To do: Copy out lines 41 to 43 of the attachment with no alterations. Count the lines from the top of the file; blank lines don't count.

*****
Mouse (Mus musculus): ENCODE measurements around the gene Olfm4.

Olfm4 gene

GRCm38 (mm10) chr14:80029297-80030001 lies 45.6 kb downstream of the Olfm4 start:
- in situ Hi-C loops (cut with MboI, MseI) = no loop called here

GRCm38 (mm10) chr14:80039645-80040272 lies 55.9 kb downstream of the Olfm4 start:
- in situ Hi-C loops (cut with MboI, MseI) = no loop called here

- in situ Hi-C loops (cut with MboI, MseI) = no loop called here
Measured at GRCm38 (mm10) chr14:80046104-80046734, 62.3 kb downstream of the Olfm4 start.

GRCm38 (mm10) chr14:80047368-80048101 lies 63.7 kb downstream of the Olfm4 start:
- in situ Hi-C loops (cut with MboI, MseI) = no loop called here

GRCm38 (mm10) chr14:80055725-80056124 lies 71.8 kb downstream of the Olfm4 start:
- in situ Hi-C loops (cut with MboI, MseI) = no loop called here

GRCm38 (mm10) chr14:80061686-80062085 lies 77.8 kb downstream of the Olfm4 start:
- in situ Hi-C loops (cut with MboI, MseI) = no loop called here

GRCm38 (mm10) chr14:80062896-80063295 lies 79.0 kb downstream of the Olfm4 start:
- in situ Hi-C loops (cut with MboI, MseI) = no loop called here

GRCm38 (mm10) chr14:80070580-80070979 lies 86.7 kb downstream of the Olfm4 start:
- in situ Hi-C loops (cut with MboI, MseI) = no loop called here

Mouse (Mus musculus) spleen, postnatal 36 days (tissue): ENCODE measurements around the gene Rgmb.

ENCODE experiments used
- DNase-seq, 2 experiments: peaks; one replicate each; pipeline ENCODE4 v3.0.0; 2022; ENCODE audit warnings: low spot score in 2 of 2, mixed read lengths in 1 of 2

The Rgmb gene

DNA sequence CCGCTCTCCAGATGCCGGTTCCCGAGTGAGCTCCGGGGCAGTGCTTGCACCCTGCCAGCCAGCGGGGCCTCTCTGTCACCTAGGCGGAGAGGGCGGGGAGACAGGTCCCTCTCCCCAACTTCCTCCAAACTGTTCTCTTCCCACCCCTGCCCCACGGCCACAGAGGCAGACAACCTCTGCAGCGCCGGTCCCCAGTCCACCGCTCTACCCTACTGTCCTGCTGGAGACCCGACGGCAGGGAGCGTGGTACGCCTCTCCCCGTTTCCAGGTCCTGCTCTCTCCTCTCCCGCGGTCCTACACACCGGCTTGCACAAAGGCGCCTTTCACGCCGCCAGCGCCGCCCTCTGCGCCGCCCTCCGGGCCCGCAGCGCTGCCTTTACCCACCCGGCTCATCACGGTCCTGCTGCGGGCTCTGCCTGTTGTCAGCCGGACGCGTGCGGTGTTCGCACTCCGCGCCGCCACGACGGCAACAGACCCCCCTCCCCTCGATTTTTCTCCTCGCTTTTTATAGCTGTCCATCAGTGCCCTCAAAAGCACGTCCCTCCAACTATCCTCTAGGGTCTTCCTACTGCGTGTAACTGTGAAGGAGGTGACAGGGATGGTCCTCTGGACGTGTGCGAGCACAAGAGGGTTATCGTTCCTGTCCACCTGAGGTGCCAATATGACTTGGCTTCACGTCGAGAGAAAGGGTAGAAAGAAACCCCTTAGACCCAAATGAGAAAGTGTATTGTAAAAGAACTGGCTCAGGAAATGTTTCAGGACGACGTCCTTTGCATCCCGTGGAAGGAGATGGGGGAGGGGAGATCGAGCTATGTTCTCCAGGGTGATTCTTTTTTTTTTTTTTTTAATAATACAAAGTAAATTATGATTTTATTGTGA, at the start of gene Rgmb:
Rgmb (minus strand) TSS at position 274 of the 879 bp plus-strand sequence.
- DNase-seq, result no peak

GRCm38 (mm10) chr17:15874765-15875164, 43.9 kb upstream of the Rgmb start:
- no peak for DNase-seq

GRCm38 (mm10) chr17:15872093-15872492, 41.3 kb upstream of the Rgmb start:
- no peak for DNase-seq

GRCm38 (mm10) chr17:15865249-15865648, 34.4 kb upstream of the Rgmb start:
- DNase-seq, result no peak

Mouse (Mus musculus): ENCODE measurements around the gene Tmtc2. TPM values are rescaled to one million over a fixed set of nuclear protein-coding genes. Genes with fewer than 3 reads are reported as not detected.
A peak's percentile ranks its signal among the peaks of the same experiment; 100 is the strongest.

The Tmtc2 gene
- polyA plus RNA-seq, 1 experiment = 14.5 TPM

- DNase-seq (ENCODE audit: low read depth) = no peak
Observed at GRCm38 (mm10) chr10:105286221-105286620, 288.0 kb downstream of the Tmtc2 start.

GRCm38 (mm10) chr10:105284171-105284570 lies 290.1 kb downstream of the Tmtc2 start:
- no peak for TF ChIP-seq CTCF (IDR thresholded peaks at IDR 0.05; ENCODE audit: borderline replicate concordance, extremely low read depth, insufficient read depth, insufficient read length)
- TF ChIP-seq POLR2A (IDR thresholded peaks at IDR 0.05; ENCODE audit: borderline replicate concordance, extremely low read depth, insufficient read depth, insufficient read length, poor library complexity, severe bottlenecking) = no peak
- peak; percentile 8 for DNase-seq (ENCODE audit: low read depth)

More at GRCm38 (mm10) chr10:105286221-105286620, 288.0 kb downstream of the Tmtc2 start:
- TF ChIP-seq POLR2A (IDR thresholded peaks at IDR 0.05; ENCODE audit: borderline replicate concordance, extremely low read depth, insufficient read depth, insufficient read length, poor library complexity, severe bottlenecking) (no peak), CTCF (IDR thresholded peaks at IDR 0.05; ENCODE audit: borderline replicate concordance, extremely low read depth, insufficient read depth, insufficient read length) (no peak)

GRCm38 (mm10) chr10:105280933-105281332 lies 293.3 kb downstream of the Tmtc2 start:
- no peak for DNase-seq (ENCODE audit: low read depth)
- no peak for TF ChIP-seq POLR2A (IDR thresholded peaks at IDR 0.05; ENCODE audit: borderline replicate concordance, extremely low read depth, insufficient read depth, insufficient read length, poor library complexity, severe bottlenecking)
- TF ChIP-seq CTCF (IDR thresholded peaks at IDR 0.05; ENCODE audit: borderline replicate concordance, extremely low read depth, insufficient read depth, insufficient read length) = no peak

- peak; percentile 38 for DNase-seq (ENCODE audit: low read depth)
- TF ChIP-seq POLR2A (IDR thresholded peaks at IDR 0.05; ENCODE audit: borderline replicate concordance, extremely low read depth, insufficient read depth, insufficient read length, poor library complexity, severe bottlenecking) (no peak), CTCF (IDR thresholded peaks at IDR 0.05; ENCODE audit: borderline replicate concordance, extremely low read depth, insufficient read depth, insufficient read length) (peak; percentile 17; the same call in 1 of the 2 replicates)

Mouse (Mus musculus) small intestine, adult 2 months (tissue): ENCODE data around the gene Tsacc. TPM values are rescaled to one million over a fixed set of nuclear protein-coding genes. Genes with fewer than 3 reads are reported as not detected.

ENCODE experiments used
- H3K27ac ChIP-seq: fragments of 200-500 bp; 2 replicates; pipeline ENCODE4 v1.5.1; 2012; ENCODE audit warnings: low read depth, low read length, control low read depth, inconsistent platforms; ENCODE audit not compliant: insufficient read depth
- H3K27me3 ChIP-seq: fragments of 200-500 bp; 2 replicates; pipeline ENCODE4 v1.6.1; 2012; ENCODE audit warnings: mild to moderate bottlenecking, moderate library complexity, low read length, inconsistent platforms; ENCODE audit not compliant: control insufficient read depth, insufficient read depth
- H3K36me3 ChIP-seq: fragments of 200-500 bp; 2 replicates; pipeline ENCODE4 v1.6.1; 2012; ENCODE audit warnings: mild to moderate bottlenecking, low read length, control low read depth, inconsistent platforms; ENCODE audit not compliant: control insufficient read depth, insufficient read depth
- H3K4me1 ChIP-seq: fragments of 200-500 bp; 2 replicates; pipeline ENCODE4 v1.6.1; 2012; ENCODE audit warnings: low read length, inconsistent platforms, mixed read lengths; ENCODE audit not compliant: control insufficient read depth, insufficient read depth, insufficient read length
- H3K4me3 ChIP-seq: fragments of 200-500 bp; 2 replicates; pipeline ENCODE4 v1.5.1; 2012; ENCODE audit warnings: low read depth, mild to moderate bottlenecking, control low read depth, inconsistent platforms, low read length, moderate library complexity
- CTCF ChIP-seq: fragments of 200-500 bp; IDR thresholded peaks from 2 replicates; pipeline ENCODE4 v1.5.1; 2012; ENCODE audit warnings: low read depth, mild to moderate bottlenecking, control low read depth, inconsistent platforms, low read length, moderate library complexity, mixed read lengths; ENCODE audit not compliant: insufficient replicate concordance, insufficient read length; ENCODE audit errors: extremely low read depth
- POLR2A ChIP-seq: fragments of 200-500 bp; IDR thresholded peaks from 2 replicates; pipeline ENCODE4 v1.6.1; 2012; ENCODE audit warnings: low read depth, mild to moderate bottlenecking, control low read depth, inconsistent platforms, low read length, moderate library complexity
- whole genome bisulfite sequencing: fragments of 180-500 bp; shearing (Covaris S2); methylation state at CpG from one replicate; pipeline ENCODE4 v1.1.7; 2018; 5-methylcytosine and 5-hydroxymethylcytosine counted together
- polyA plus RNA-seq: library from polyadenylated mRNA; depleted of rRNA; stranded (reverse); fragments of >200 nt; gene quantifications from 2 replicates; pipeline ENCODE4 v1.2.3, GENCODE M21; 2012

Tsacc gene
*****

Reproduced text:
- peak; percentile 8 for DNase-seq (ENCODE audit: low read depth)

More at GRCm38 (mm10) chr10:105286221-105286620, 288.0 kb downstream of the Tmtc2 start:
- TF ChIP-seq POLR2A (IDR thresholded peaks at IDR 0.05; ENCODE audit: borderline replicate concordance, extremely low read depth, insufficient read depth, insufficient read length, poor library complexity, severe bottlenecking) (no peak), CTCF (IDR thresholded peaks at IDR 0.05; ENCODE audit: borderline replicate concordance, extremely low read depth, insufficient read depth, insufficient read length) (no peak)